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Why millennials need to self-care more than other generations

Millennials are eating better and exercising more, but their mental health is getting worse. Find out how they compare to other generations.

Learning that millennials are off to a pretty rough economic start compared to previous generations is not exactly news to us.

It seems the millennials are a generation doomed by financial insecurities — from student loans to mortgages (if you’re lucky enough to have one that is!) The list goes on, and as we are trying our best to get ahead, we seem to struggle to get things right.

 

The millennial paradox

While some people describe us as lazy, entitled and narcissistic, (thanks guys – that’s really motivating), research has found that this view couldn’t be further away from the truth. In fact, 94% of all young adults are committed to making personal improvements, compared to 84% of Boomers and 81% of Gen Xers.

Young Aussies today also appear to be getting healthier.  Data from Medibank Better Health Index shows Millennials are not only decreasing the amount of fast food and sugary treats they eat, they’re also consuming a lot less alcohol than their parents generation. Smoking has also dropped significantly, with only 13% of millennials smoking today.

But despite these healthy habits – new research has found that depression and anxiety have hit an all time high. According to new data from Medibank Better Health Index the percentage of young Aussies affected by anxiety and panic attacks has nearly doubled over the last few years, with depression increasing by nearly 30% since 2009.

 

So what’s to blame?

There could be many reasons to why young Aussies are feeling more anxious and depressed than other generations, but the most obvious factors seem to be work related. Today’s 20-somethings enter the workforce in an era of intense competition. While millennials have the highest rate of tertiary education in Australia, they’re also the ones suffering the highest from graduate unemployment. This means more of us are working part-time or in casual or contract positions – regularly juggling multiple jobs and longer hours than any other generation.

 

Ways to look after yourself

  1. Set the right kind of goals
    There is nothing wrong with being ambitious, but just be mindful of the type of goals you are setting. Try to shift your goals to intrinsic motivations rather than external values like money, possessions and social status. A good way to think about it is in relation to how you feel. For example, you could say  “I want to feel close to people” or “I want to feel like my life has meaning” rather than “I want to be rich”. People who set intrinsic goals tend to be happier and calmer, whereas people who value extrinsic goals can run a higher risk of anxiety and depression.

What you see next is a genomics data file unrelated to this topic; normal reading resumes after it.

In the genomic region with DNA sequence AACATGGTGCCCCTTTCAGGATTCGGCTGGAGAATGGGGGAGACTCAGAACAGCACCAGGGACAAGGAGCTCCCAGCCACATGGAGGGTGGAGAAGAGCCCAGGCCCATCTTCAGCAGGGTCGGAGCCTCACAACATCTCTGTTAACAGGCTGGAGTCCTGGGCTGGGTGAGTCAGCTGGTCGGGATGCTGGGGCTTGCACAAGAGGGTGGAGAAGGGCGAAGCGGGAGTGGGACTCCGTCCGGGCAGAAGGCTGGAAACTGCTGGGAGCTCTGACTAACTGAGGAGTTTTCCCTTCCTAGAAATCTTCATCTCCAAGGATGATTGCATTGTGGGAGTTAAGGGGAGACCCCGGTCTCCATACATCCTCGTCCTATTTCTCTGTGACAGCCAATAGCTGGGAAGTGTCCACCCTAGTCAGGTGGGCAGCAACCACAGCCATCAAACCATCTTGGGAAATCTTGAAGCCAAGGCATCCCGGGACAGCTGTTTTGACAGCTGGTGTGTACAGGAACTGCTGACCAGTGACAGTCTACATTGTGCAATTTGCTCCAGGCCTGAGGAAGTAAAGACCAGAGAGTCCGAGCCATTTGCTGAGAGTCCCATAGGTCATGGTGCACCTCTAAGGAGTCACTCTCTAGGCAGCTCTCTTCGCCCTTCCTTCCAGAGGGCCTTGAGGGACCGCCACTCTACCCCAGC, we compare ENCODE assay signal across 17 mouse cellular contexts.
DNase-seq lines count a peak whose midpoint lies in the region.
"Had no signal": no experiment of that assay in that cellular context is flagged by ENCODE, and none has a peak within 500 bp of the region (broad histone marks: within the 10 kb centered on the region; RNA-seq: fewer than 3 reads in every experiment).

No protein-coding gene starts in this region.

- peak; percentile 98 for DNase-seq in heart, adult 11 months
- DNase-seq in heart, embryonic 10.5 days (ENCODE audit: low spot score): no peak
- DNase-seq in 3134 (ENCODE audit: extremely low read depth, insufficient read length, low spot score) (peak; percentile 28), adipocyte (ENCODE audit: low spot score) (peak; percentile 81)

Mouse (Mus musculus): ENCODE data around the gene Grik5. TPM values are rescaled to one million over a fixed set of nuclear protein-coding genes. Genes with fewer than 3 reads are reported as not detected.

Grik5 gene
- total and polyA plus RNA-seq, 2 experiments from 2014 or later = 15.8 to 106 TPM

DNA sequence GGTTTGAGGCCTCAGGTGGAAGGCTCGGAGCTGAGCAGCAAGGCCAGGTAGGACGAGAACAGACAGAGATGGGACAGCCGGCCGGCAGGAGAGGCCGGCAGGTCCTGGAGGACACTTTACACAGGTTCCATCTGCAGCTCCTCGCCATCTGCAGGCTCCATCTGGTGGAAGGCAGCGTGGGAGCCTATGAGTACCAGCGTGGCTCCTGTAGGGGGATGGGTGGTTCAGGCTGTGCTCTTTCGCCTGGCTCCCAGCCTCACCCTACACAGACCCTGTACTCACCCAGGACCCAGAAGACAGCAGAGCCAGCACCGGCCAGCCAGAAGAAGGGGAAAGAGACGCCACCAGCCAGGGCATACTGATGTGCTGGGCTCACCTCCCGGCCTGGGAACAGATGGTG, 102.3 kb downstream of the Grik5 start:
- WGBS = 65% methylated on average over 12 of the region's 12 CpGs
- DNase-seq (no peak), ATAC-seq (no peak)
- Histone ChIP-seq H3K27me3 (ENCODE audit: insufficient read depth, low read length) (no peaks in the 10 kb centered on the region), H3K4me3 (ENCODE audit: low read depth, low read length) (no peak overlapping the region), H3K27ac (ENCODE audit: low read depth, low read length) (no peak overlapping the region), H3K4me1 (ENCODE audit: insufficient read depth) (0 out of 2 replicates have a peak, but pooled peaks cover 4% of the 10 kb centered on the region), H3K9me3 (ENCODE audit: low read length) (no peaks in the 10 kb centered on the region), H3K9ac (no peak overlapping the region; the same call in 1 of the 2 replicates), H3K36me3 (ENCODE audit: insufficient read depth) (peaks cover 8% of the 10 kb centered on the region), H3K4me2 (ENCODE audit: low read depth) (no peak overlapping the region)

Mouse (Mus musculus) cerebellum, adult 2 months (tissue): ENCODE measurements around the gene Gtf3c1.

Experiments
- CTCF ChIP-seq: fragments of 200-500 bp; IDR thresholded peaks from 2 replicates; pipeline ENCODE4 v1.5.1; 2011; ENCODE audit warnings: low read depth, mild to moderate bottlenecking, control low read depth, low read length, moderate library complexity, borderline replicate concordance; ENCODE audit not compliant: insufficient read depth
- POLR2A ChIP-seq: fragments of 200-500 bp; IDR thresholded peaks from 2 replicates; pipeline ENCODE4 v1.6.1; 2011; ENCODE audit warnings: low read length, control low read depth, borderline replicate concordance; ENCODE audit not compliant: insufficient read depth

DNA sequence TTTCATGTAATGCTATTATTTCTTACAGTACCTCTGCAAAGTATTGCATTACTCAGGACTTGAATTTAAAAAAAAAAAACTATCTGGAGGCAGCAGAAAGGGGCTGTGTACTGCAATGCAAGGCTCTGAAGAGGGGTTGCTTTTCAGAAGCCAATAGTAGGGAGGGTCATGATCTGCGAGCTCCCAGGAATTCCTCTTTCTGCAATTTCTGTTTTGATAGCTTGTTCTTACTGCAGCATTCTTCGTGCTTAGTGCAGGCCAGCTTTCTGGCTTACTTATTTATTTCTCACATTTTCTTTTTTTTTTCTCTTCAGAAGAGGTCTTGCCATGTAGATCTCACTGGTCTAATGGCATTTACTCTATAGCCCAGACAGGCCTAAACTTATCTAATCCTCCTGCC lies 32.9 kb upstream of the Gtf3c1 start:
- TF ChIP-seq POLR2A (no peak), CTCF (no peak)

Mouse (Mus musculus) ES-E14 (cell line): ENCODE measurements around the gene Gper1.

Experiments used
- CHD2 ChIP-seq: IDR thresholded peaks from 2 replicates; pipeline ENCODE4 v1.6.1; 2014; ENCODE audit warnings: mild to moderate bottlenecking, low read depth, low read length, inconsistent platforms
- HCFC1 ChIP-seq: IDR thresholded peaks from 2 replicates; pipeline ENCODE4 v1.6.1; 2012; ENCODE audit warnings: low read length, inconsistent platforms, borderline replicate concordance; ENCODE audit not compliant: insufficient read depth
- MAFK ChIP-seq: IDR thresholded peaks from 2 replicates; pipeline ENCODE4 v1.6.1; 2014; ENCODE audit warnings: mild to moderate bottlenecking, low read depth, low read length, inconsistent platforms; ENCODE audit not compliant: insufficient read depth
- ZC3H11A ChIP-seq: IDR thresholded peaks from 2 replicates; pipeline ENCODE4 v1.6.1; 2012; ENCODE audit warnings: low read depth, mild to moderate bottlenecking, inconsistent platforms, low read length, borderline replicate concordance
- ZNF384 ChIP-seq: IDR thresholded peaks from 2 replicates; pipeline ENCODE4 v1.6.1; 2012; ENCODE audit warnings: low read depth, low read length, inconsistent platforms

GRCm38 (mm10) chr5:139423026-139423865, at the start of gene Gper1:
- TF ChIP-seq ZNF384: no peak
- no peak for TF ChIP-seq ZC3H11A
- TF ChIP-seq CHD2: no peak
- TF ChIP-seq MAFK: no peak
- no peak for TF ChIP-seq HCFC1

2. Get by with a little help from friends
    The support offered by a caring friend or family member can provide an invaluable buffer against the effects of stress, anxiety and depression. Meaningful relationships, whether socially or in a work context, can contribute to a longer, healthier and happier life. 
  3. Calm your busy mind with yoga and meditation
    Many yoga devotees will tell you how a session of yoga leaves you feeling calm and positive, with a sense of being able to cope with whatever life has to throw at you. Part of yoga’s effectiveness comes from its proven ability to release tension and lower cortisol levels – a hormone often used as a marker for stress. While yoga will help you get in touch with your body, meditation will help you get in touch with your mind.
  4. Connect with nature
    Getting outside is one one of the most reliable ways to boost to your mental and physical well-being, and can decrease both your heart rate and cortisol levels. It can also be great for your professional life, as it helps  sharpen your thinking, and increase creativity and problem solving. And if you think you are too busy to go outside, even the view of nature out a window is associated with lower stress and higher job satisfaction.

If you’re feeling distressed, support is available for anyone by phoning Lifeline on 13 11 14; or beyondblue on 1300 22 4636. 

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